What Does Failure Look Like (And How Can It Lead To Success)?

I wrote a post about success a short while ago.  The context there was the Federer vs Murray Wimbledon tennis final and the significant achievement of a British player almost winning the Championship’s singles trophy.

James Dyson

James Dyson (Photo credit: Wikipedia)

I think it is worth spending a few moments thinking about the lessons that not being successful can offer.  My view would be, to paraphrase Friedrich Nietzsche, ‘What does not kill you makes you stronger.’

Funnily enough I was talking about the principle of if-at-first-you-don’t-succeed with the owner / manager of a take-away restaurant recently.

We were speaking days after Spain won the Euro 2012 tournament.  England’s performance was dogged, Group A winning, but not ultimately successful.  It suggested there was room for improvement.

I think the take-away manager and I decided that in the UK failure often brought out a response of, ‘Well what did you expect?’ or perhaps, ‘It isn’t worth trying again”.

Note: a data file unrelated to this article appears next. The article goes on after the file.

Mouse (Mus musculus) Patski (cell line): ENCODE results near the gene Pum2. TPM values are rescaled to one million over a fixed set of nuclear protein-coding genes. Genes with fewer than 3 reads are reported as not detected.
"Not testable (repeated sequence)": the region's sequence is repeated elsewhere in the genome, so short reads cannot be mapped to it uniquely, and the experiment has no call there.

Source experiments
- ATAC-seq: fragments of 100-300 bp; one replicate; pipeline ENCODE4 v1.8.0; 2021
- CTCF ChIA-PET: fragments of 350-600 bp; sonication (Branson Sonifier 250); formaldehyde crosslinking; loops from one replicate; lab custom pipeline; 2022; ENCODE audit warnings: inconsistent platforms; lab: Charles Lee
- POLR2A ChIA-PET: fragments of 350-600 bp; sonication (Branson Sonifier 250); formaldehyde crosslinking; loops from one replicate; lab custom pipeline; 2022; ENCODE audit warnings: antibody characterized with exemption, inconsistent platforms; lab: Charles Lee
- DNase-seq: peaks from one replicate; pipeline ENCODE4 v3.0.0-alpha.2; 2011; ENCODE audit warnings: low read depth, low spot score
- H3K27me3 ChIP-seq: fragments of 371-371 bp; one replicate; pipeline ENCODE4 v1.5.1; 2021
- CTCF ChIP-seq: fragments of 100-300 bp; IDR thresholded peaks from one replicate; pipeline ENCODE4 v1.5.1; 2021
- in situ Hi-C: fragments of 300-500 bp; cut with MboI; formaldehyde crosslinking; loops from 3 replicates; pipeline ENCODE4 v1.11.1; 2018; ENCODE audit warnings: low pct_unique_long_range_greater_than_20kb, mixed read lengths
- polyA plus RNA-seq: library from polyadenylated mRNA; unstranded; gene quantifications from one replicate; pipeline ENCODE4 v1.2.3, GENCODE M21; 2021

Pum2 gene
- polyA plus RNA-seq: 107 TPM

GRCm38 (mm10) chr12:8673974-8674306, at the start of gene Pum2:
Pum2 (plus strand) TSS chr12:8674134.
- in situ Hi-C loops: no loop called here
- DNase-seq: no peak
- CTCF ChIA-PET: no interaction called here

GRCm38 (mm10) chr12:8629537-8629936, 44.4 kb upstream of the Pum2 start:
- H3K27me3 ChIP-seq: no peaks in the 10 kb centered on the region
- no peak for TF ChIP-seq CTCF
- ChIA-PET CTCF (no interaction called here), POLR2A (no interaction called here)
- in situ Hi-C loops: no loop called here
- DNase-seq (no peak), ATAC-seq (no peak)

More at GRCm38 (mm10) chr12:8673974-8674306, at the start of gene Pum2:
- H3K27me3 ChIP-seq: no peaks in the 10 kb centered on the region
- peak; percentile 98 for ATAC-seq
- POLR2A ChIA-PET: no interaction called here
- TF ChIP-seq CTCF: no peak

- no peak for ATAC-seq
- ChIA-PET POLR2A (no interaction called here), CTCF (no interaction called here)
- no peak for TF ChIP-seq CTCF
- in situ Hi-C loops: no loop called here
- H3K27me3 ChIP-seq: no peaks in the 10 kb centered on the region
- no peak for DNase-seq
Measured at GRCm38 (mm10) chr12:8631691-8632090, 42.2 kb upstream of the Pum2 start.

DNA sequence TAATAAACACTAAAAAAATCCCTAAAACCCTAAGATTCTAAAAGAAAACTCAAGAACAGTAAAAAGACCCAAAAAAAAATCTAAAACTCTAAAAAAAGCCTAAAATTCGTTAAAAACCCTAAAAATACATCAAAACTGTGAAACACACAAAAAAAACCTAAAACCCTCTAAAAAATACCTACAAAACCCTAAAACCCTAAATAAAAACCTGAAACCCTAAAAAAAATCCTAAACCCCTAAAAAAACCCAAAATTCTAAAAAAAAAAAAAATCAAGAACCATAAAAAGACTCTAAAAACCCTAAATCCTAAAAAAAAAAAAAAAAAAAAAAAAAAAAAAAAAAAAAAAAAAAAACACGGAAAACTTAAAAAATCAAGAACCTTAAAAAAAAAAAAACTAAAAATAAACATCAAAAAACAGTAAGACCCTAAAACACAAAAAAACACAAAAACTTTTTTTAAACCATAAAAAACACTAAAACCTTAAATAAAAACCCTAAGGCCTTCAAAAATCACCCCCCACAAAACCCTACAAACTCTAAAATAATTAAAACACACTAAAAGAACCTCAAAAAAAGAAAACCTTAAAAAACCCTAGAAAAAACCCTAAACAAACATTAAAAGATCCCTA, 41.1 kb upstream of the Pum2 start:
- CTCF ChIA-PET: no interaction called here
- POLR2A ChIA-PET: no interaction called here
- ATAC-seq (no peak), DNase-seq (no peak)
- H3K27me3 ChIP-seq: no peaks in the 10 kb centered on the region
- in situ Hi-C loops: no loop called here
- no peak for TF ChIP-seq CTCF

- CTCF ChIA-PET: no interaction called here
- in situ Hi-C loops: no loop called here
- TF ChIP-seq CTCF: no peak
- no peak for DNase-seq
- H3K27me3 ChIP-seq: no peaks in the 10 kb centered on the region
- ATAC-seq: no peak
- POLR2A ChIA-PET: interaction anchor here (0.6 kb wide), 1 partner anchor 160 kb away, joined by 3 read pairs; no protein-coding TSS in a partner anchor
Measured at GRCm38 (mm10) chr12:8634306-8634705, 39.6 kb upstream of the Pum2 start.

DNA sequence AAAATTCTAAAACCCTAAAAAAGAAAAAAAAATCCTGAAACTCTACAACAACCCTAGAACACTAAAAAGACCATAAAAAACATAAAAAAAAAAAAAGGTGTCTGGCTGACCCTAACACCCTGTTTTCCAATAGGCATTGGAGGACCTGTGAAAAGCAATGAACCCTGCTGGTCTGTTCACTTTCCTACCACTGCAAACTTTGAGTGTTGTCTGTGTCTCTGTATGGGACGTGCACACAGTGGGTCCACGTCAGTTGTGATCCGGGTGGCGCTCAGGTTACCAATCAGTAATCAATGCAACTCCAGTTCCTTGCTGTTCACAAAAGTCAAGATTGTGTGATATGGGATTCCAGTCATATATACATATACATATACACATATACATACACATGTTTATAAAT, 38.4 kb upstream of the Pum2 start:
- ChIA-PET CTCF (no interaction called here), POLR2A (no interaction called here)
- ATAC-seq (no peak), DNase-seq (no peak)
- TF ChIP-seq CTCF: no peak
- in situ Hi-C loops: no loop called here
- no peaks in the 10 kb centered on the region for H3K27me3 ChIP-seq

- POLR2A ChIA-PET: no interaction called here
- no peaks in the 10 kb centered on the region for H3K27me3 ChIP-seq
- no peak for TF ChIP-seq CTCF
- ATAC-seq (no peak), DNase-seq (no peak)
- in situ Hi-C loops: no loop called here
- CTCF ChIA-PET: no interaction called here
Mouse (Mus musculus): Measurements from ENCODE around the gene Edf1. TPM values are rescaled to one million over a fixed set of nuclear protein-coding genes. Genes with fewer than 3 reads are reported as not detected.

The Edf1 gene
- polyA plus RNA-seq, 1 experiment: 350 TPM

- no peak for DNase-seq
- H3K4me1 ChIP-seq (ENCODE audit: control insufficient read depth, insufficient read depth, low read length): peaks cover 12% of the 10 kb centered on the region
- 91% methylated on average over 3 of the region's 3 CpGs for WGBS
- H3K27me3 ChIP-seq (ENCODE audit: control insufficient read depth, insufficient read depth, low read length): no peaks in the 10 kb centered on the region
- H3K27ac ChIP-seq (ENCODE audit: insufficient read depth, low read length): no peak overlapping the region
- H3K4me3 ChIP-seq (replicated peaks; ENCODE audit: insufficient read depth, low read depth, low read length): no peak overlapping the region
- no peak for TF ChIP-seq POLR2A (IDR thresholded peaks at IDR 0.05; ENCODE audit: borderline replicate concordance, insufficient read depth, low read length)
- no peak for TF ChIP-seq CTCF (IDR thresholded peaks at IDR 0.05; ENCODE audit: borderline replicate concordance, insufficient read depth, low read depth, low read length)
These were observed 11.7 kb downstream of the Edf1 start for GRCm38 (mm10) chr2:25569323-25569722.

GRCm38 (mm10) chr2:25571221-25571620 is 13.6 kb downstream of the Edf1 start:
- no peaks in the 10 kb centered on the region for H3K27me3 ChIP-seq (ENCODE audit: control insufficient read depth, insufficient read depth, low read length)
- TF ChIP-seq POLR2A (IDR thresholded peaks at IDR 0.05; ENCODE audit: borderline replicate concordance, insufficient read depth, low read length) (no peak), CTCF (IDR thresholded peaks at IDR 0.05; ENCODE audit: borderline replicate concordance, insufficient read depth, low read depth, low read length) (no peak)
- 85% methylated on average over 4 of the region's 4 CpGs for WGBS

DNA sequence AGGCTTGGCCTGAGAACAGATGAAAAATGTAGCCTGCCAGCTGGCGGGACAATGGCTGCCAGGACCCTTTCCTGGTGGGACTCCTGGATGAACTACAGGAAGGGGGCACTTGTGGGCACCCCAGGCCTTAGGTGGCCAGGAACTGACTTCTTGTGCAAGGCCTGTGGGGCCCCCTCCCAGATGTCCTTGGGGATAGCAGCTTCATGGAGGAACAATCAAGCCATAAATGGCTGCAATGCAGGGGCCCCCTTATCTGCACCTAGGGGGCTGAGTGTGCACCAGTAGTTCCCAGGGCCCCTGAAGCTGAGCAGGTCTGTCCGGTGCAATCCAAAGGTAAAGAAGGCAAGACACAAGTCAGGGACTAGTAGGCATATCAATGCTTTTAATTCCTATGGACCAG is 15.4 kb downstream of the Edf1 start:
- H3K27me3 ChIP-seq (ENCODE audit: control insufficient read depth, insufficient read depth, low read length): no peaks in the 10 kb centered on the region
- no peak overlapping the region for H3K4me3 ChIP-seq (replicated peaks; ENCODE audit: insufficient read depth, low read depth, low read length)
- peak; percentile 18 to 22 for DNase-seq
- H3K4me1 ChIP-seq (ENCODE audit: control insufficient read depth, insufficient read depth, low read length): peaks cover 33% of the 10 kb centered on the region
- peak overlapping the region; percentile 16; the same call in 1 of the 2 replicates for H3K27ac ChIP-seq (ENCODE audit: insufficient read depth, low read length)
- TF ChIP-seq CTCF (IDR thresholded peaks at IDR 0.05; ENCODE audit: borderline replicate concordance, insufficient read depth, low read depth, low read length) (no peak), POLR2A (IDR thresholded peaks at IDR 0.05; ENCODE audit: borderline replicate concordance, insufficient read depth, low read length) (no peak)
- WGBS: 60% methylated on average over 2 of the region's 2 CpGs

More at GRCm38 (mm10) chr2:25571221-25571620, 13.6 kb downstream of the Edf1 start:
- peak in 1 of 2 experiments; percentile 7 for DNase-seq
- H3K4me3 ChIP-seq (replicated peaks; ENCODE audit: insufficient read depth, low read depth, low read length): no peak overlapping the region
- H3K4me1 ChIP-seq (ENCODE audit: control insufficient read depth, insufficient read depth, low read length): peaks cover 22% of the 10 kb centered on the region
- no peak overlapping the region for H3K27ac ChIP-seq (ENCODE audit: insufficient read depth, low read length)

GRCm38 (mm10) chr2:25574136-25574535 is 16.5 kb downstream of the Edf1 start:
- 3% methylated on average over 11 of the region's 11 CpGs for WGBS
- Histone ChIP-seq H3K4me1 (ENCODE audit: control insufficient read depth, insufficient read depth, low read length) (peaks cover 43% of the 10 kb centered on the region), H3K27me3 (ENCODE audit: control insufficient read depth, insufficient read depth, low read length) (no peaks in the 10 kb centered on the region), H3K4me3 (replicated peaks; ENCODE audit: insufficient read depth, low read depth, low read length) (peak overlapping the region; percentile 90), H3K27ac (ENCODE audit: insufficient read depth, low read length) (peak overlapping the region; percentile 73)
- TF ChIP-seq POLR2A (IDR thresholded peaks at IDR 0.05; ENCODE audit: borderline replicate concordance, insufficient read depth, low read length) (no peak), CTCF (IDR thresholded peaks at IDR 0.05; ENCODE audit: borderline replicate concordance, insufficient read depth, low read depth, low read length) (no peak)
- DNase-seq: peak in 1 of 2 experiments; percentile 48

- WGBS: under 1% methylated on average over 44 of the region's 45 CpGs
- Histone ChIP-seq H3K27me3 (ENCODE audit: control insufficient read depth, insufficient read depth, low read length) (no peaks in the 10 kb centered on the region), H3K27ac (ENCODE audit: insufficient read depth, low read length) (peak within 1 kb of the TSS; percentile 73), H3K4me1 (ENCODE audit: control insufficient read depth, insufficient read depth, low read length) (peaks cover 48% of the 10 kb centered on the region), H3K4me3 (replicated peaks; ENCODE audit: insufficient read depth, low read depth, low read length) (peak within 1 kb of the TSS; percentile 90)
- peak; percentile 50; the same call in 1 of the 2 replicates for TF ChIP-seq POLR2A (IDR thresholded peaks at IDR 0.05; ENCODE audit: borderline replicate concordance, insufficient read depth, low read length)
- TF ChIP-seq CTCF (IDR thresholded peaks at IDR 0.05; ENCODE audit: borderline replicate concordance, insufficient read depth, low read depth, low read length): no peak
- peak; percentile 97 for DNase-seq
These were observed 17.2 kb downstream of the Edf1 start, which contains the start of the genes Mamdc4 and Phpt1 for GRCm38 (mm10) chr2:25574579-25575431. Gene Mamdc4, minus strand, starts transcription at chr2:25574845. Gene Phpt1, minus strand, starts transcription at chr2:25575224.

In the US and elsewhere the attitude is more “Hey never mind.  I know it didn’t work out, but what are you going to try next?”

So there’s the background.  It can take a lot of self-belief to miss a goal and use the experience to improve.

Here’s an article exploring these themes further, written by the entrepreneur and inventor Sir James Dyson.  I can’t find fault with his observation that “Success takes time, patience and perseverance”.


Thinking more broadly there are parallels to performance in the sporting world too.  Here are some thoughts about what it takes to reach the Gold medal standard.


I like Track Cyclist Victoria Pendleton ‘s comment that, learning lessons from not reaching a goal, entails “having a robust self-esteem with an identity that is not too defined by performance results so [you] can maintain [your] emotional stability and work out how to improve.”

Which sounds a lot like Sir James Dyson’s reflection, “Failure is painful, but it spurs on improvement like nothing else.”

I think those are timely insights for Athletes, Innovators, or Regular Folk like the rest of us.

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